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Defense win: colloquy inadequate to waive right to physical presence

State v. Ricky C. Anderson, 2017 WI App 17; case activity (including briefs)

Ricky Anderson pled to a sexual assault by telephone from prison, with his attorney, the prosecutor and the judge all in the courtroom. The court of appeals concludes the court did not do enough to establish either that Anderson knowingly waived his statutory right to be physically present or that the telephone connection was adequate to allow his meaningful participation in the hearing.

The court first considers and rejects Anderson’s claim that his lawyer’s separation from him constituted ineffective assistance of counsel. Anderson would have the issue analyzed under United States v. Cronic, 466 U.S. 648 (1984), which holds that under certain circumstances–notably the “complete denial of counsel”–a defendant need not show the deficient performance and prejudice that are typically required under Strickland v. Washington, 466 U.S. 668 (1984). The court of appeals disagrees that a defendant who participates by telephone, with his lawyer in the courtroom, is completely denied counsel. SCOTUS has held such a rule not “clearly established” such that it could entitled a defendant to federal habeas relief, and the court of appeals declines to announce such a rule in this case. (¶¶25-26). Absent a showing of deficient performance and prejudice, Anderson’s IAC claim fails. (¶¶27-28).

Anderson fares better with his argument that he was denied his statutory right to presence without an adequate waiver colloquy. The guiding case here is State v. Soto, 2012 WI 93, 343 Wis. 2d 43, 817 N.W.2d 848. Here, as in Soto, the plea hearing ended with the court’s entry of judgment, one of the events for which Wis. Stat. § 971.04(1) provides the defendant “shall be present.” Soto nevertheless concluded that the defendant, who appeared by video conference, had knowingly, voluntarily and intelligently waived his right to be physically present in the courtroom.

The court of appeals distinguishes Soto in two ways. It first notes the factual differences between that case and this one: Soto was in a courtroom with his attorney, connected by video with the judge in a different courtroom, while Anderson was alone in a prison room with his attorney in the courtroom. Thus he could not easily communicated privately with counsel, and beyond this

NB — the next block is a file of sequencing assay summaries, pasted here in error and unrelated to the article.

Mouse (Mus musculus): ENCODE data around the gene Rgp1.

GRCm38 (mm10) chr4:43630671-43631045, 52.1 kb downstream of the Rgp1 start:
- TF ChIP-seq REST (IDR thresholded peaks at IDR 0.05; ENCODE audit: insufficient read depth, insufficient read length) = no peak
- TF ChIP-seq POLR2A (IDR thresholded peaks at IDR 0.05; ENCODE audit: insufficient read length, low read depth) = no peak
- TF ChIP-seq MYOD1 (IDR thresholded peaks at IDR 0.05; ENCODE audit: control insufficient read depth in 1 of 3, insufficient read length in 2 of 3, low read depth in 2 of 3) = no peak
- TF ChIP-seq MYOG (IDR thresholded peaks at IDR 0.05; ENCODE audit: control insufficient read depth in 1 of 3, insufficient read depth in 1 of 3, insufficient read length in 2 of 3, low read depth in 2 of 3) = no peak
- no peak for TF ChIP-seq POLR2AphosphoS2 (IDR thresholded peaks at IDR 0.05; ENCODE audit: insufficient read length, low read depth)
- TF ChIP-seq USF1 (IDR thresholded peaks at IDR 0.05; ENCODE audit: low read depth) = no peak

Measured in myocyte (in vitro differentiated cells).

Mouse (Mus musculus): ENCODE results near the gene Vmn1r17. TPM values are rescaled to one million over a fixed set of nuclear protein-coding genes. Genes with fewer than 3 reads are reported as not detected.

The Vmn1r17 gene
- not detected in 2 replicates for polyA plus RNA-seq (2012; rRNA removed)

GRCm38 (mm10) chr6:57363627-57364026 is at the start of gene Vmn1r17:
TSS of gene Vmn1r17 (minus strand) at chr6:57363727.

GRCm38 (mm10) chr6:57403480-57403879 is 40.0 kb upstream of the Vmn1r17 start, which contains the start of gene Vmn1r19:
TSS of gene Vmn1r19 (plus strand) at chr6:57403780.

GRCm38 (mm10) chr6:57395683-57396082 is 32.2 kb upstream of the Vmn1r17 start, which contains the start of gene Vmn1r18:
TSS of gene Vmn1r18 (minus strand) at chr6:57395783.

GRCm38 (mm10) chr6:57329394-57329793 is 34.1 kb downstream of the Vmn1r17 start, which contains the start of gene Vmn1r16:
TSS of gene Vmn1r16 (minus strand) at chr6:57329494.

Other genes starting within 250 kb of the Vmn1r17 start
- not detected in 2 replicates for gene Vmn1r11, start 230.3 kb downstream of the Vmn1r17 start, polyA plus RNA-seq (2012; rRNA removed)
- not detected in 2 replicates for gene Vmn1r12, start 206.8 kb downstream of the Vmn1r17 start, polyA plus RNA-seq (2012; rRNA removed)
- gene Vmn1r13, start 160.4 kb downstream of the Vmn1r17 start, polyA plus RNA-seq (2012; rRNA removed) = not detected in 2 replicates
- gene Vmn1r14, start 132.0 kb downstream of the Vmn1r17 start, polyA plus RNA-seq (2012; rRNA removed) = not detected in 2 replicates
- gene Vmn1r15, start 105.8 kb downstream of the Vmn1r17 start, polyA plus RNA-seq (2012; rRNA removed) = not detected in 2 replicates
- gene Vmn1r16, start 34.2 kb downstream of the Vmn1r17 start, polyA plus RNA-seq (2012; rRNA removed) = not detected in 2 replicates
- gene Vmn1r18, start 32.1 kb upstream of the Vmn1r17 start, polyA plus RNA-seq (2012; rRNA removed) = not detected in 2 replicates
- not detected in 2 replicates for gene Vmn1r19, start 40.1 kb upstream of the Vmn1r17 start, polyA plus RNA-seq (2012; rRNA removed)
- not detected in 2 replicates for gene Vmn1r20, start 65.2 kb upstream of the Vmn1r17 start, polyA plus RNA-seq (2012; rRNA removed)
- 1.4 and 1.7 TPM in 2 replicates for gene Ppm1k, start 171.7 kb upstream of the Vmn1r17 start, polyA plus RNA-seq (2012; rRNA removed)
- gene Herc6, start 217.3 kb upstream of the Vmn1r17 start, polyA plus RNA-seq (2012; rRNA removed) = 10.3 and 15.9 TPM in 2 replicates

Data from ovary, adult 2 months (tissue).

he could not see the other participants, and they could not see him. Again, this prevented the judge and counsel from observing non-verbal cues during the hearing, including during the exchanges relevant to a determination of whether a valid waiver of the right to be present occurred. In addition, when a hearing is conducted by videoconferencing, the ability to see the other participants provides an ongoing indicator that the technology is functioning correctly—if the audio cuts out, for instance, the other participants will be alerted to that fact because they will be able to see the defendant’s mouth moving without hearing what he or she is saying. Conversely, if the audio malfunctions during a hearing conducted by telephone, a court and other participants could have no idea there is a problem because they have little way of knowing anyone is speaking in the first place.

(¶41).

The court concludes that this arrangement requires greater care and a higher standard for a valid colloquy:

while Soto describes what a circuit court should do to establish a valid waiver of the defendant’s right to be present at his or her plea hearing when the defendant appears by videoconferencing or similar technology, is in a courtroom, and is in the same room as his or her attorney, we conclude more is required when, as in Anderson’s case, the defendant appears by telephone, from prison, and is physically separated from counsel. Under these circumstances, we hold that a valid waiver of the defendant’s right to be present must be predicated upon a colloquy that unambiguously informs the defendant he or she has a right to be physically present for the plea hearing in the same courtroom as the presiding judge. In addition, the court must specifically inquire, as often and in whatever manner necessary under the circumstances, whether the defendant is able to hear and understand the court and the other participants.

(¶42).

The court finds this standard not met here. It goes on to hold that, even if Soto provides the correct test, the colloquy here didn’t clear even that low bar. First, the discussion between the court and the defendant failed to communicate that the defendant could, if he so chose, demand to be physically present; and second, the court failed to “enter into a colloquy” with Anderson to make sure that the technology was functioning properly. (¶¶44-49).

The court determines that the case should now be remanded to the circuit court, à la Bangert, for a hearing at which the state will have the burden to show that Anderson nevertheless knew of his right to presence and validly waived it. (¶¶51-55). It also rejects the state’s argument that any error was harmless. (¶¶56-58).

Judge Hruz concurs. He disagrees that the colloquy here did not pass the Soto test, but agrees with the majority that a more stringent test applies given the facts. (¶¶60-65).

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